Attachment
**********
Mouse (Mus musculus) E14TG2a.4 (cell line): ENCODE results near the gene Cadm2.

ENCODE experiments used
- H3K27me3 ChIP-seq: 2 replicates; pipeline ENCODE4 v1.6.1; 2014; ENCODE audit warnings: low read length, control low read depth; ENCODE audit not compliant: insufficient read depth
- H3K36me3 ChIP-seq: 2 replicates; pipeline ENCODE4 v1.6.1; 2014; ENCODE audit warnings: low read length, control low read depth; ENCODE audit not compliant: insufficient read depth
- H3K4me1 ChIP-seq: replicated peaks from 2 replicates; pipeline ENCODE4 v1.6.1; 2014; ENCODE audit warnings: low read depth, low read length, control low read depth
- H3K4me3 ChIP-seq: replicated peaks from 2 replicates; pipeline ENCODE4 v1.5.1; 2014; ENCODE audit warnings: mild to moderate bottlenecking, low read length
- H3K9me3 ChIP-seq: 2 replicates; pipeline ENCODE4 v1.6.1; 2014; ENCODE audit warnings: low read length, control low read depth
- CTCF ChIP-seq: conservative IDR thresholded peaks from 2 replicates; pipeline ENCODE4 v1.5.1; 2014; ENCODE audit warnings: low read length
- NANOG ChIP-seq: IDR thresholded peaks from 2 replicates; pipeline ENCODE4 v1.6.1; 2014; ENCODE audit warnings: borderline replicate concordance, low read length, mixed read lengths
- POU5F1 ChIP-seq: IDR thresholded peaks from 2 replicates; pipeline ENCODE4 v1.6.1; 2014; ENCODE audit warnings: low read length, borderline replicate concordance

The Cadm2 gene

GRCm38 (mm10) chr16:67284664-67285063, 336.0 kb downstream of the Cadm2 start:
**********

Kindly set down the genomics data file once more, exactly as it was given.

Mouse (Mus musculus) E14TG2a.4 (cell line): ENCODE results near the gene Cadm2.

ENCODE experiments used
- H3K27me3 ChIP-seq: 2 replicates; pipeline ENCODE4 v1.6.1; 2014; ENCODE audit warnings: low read length, control low read depth; ENCODE audit not compliant: insufficient read depth
- H3K36me3 ChIP-seq: 2 replicates; pipeline ENCODE4 v1.6.1; 2014; ENCODE audit warnings: low read length, control low read depth; ENCODE audit not compliant: insufficient read depth
- H3K4me1 ChIP-seq: replicated peaks from 2 replicates; pipeline ENCODE4 v1.6.1; 2014; ENCODE audit warnings: low read depth, low read length, control low read depth
- H3K4me3 ChIP-seq: replicated peaks from 2 replicates; pipeline ENCODE4 v1.5.1; 2014; ENCODE audit warnings: mild to moderate bottlenecking, low read length
- H3K9me3 ChIP-seq: 2 replicates; pipeline ENCODE4 v1.6.1; 2014; ENCODE audit warnings: low read length, control low read depth
- CTCF ChIP-seq: conservative IDR thresholded peaks from 2 replicates; pipeline ENCODE4 v1.5.1; 2014; ENCODE audit warnings: low read length
- NANOG ChIP-seq: IDR thresholded peaks from 2 replicates; pipeline ENCODE4 v1.6.1; 2014; ENCODE audit warnings: borderline replicate concordance, low read length, mixed read lengths
- POU5F1 ChIP-seq: IDR thresholded peaks from 2 replicates; pipeline ENCODE4 v1.6.1; 2014; ENCODE audit warnings: low read length, borderline replicate concordance

The Cadm2 gene

GRCm38 (mm10) chr16:67284664-67285063, 336.0 kb downstream of the Cadm2 start: